Throughout our OER series, we’ve explored the value open educational resources bring to students, instructors, and institutions as well as where to begin with OER. Last week, we discussed using a model to bring open educational resources (OER) to your institution by building relationships with key influencers and OER champions.
Whether you’re aware of it or not, your institution probably has OER champions already.
Typically, OER are first adopted by the hard sciences. But you likely have another partner: your institution’s library.
Libraries and OER
“Because that’s what Hermione does,’ said Ron, shrugging. ‘When in doubt, go to the library.” J.K. Rowling, Harry Potter and the Chamber of Secrets
On reflection, libraries are a natural fit with open educational resources. Libraries are adaptive, open, and immersed in information, and librarians are often tech-savvy and aware of trends before the rest of us.
That’s why we’ve asked Emerging Technologies Librarian, Amy James, to share her thoughts about OER with us.
Interview with Emerging Technologies Librarian, Amy James
Amy James is an Emerging Technologies Librarian & Assistant Professor at Spring Arbor University (SAU) in Spring Arbor, Michigan. She has a Master’s Degree in Library & Information Science from Wayne State University and currently lives in Jackson, Michigan with her husband and daughter. In addition to her work in the library she also teaches Management Information Systems for the Gainey School of Business. At SAU, she serves on two faculty committees: Academic Technology Committee and Faculty Development Committee. She is an Associate Editor for The Christian Librarian journal and is responsible for the Open Access component of the journal. Her academic and research interests include the effective use of technology in information literacy instruction, library assessment techniques, and the role that libraries can play in providing access to and training on open educational resources.
When did you first become aware of OER?
I first became aware of OER about 3 years ago. I was at a library conference and got into a discussion with some other librarians and learned that many colleges and universities were starting to create OER initiatives or incorporate OER into individual courses with the hopes of increasing its popularity across campus.
Why is the White Library at Spring Arbor University interested in OER?
The White Library is interested in OER because as librarians, we are advocates for and champions of, access to information. OER allows for free access to quality information for anyone with an Internet connection. This provides an equal opportunity for all when it comes to having access to course materials. Because of this, the library strongly supports OER initiatives.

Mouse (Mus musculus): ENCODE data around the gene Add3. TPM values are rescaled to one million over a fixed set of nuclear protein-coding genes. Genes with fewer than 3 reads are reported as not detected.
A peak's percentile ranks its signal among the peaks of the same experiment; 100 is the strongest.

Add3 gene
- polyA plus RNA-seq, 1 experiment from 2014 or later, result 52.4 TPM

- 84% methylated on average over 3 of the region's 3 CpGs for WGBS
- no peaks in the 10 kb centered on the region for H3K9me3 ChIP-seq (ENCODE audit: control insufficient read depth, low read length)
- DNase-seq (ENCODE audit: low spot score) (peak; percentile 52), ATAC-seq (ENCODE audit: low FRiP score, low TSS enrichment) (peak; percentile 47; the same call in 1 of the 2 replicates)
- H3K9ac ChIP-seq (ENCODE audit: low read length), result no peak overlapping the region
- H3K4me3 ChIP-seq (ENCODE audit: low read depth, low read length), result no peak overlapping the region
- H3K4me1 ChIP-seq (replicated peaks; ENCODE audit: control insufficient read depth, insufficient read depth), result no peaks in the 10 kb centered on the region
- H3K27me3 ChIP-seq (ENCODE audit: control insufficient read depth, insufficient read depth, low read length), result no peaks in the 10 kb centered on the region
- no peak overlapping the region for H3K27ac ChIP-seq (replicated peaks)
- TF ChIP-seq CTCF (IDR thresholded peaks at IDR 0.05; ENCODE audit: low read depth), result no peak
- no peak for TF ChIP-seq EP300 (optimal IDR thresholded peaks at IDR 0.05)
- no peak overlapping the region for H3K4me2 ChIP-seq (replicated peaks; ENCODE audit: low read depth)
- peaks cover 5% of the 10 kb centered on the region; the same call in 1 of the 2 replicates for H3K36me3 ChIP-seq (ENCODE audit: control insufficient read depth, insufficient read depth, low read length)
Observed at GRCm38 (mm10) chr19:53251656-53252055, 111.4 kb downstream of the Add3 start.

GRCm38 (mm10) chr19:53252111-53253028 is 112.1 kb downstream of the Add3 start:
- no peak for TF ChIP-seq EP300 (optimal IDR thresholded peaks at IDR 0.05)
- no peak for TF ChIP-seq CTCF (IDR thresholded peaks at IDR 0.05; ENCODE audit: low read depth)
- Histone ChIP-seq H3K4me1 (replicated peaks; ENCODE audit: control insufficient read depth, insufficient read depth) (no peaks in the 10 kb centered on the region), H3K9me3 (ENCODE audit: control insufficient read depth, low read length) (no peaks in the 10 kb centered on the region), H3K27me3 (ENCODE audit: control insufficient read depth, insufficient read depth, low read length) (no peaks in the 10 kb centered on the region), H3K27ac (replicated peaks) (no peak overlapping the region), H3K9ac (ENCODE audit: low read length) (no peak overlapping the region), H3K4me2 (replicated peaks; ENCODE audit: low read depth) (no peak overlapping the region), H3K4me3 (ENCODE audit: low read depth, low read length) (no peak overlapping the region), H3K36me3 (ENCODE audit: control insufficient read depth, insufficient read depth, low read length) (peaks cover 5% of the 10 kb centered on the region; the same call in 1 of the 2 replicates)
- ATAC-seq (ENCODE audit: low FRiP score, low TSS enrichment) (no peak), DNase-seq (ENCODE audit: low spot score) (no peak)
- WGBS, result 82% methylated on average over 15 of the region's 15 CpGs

What are some of your favorite uses for OER?
I like the idea of incorporating OER that students can actually make changes to themselves. Even something like a course text created by the professor that is edited by students to add additional perspectives or information could be fun!
What interesting things do you see other institutions doing with OER?
Lansing Community College has taken huge strides in order to create a campus-wide OER initiative. They have a long list of courses that now use 100% OER materials. This has positively impacted their students and their enrollment. They started their initiative in the fall of 2015 and by 2017 saved their students over $1.1 million dollars in textbook costs (and probably more since the article I reference is from 2017).
What about OER will work for our university?
Some OER are already created and then just reused by others. Other times OER will need to be created from scratch. Lansing Community College received special funding that enabled their faculty to devote time to developing these resources. Because this is a time-consuming process, having that extra funding source enabled LCC to create a robust campus-wide OER initiative. At SAU, we can still incorporate OER into our courses. There are many resources that are of high quality and already available for incorporation into a course. You can check many of them out (organized by discipline) from our OER LibGuide.
What have you or the White Library staff done to share OER with the university?
In order to get the word out about the availability and benefits of incorporating OER, the Library Director, Robbie Bolton, and I have presented at a Buck Lunch on campus to other faculty who are interested in learning how to use OER in their courses. We have also presented this to the School of Human Services. We are now working with faculty one-on-one as needed to aide in the process of transitioning their courses to an OER model once they make the decision to switch.
OER Allows for Powerful Collaborations
Thank you for allowing us to share your OER insights with our blog audience, Amy. We’re excited to work with the White Library and other OER champions on campus to bring OER to our online and blended courses.
Have you worked with your library or others on campus to bring OER to your institution? Let us know in the comments or join the conversation on Twitter.